Totally missed my point. Why would an Australian buyer purchase an imported product from a previously GM and now PSA company when there are a large number of manufacturers out there. Whilst Holden was manufacturing some cars in Australia there was the Aussie made situation. Now their product is fully imported.
        What is special about Opel.Their product under GM was “inferior” to Ford Europe IMO. Cannot see it improving under PSA. Being a German manufactuer does not mean top quality. So good luck to GM-Holden in Australia selling these vehicles. I suspect they will need it.

        • Steel Punk

          Yep, that’s why Holden’s market share keeps dropping. Much better options than most Holden products.

    • eb110americana

      I feel for the Aussies, as losing your domestic RWD muscle cars sucks whether you’re American or Australian. I wonder what the next Holdens will be, as I believe Holden is still GM, yes? With no more GM Opel/Vauxhall models, will they be Chevrolets, Buicks, or “Daewoos”?

      • Zandit75

        We are getting a couple of GMUS products coming through, namely the Arcadia, but there are still some products sourced from GM Korea(Formerly Daewoo)
        The main problem with getting US products to fill the PSA hole in the future is their lack of RHD built vehicles. A lot of the current models were not designed with RHD in mind, so we’ll have to wait for the next generation to ave this factored in.
        The Silverado, Corvette and Camaro are all coming next year, but they are being converted to LHD here in Australia, at a huge price increase. At least they will still be covered by manufacturer warranty.

    • Autoexperte

      Opel Insignia and Opel Zafira are from Rüsselsheim (Germany) and Opel Adam and Opel Corsa from Eisenach (Germany)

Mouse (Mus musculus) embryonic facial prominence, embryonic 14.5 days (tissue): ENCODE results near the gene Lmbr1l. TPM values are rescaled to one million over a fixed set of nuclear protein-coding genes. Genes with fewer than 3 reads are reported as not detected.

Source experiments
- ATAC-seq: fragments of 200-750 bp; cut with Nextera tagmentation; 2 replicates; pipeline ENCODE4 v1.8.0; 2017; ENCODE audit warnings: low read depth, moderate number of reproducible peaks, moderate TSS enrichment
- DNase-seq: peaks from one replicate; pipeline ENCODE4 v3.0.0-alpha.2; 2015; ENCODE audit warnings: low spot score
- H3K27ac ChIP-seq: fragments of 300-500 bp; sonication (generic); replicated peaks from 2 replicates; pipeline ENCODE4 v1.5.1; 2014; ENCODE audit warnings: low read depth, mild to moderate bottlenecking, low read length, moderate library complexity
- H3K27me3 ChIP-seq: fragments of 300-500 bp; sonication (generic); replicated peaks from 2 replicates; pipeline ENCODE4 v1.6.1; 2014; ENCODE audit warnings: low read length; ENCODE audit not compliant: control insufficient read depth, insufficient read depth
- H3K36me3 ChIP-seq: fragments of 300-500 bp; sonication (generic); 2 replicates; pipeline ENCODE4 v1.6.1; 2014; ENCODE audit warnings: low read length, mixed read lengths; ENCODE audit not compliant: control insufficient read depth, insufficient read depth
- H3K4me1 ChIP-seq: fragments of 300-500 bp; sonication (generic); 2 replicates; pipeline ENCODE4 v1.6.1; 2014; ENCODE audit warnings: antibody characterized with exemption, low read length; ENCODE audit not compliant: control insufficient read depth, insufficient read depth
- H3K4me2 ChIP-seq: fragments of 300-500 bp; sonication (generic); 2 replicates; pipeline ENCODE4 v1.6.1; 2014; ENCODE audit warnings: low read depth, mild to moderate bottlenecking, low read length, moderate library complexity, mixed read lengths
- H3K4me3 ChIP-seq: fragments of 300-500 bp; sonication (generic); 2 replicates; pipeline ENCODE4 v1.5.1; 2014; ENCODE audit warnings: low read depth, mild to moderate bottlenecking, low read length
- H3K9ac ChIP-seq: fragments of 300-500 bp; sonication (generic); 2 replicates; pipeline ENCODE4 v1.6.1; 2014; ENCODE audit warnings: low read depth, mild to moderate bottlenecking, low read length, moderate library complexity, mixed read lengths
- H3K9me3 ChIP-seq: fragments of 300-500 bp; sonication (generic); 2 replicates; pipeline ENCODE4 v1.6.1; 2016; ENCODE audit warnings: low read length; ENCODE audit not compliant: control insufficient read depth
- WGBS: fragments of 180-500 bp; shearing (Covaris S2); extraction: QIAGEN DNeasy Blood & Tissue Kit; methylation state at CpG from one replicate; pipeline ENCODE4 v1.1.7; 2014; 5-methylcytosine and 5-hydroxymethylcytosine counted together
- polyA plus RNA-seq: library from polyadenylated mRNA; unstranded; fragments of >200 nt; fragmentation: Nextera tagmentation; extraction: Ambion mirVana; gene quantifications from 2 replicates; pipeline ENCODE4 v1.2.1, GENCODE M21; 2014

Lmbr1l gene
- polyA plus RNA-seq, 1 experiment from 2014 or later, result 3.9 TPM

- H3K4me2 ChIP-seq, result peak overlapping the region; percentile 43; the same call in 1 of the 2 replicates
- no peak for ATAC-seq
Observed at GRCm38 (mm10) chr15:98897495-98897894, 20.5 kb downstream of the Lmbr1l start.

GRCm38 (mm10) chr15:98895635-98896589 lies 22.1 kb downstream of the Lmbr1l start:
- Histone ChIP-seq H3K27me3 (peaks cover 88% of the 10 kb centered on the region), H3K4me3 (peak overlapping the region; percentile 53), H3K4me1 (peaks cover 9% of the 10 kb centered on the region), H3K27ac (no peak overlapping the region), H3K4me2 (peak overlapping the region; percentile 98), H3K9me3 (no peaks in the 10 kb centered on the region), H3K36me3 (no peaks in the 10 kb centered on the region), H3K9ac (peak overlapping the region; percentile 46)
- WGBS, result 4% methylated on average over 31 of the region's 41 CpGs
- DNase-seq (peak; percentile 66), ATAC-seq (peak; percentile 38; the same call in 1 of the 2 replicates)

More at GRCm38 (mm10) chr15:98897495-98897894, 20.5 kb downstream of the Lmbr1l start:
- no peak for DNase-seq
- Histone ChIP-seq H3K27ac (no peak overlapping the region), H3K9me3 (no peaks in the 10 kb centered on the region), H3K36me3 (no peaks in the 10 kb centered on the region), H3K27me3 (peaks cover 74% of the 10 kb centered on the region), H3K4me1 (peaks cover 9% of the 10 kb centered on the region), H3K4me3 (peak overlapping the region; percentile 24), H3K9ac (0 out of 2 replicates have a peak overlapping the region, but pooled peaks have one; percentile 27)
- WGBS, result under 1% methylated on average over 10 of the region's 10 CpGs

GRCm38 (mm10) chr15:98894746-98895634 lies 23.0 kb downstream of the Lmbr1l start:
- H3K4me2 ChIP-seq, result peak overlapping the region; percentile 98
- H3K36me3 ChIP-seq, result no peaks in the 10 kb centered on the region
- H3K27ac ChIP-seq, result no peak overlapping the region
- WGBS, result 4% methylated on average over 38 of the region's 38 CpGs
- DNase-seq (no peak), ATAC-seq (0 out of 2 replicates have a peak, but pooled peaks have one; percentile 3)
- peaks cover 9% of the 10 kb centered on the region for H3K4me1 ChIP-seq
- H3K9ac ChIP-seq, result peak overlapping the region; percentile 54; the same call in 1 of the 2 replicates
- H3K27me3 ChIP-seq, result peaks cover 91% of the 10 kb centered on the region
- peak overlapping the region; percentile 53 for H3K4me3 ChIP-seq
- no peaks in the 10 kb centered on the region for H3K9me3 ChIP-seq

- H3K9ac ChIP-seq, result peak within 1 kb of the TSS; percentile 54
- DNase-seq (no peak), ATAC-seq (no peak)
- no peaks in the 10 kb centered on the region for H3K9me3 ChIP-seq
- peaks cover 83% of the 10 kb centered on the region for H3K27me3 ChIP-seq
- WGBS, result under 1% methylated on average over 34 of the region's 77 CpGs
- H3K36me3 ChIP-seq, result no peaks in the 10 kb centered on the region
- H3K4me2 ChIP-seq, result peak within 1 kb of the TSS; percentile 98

• Jawohl

      No buddy. Holden even focused it advertising around Astra TS being a euro model!

  • Puddingpopper

    Sounds like a Calais of malaise

  • emjayay

    Well, not American made although it’s possible GM sends some bits over since the platform and probably some structure and a lot of other things are shared with the Malibu. Every car made anywhere these days has parts from various other countries. The previous generation US Regal was made in Russelheim for the first year and then they started making them in Canada. It seems like the new 2018-on generation is only made in Germany, at least this far.

  • Knotmyrealname

    Did he do the road test via the landline?

  • Which didn’t really matter, saloon sales are on slump in Australia.

  • Steel Punk

    It’s the bar of soap on wheels look. Bloody boring.

  • Knotmyrealname

    Where in Oz do you live? I was in Melbourne recently and there were many on the road.

  • GT

    Course there is, it’s a GM car.

  • devilsman60

    I have driven the new ZB Commodore in each of the variants and driven most of the previous Commodores over the years. The ZB is a great car to drive, probably easier to drive than past models and far safer in handling and better performance, aside from the V8 Commodore which was an exception car especially for the money. The biggest issue is that generally the Australian public and fleets are turning to SUV’s, LCV’s and small hatchback style cars. The days of the Mid/large car being the default family/company car is gone.

  • MrP

    Yep, have only see 1 or 2 of them on the road so far .. Having said
    that, I’ve had my 2013 GJ Mazda 6 for 5 years and hardly see the same on
    the roads either!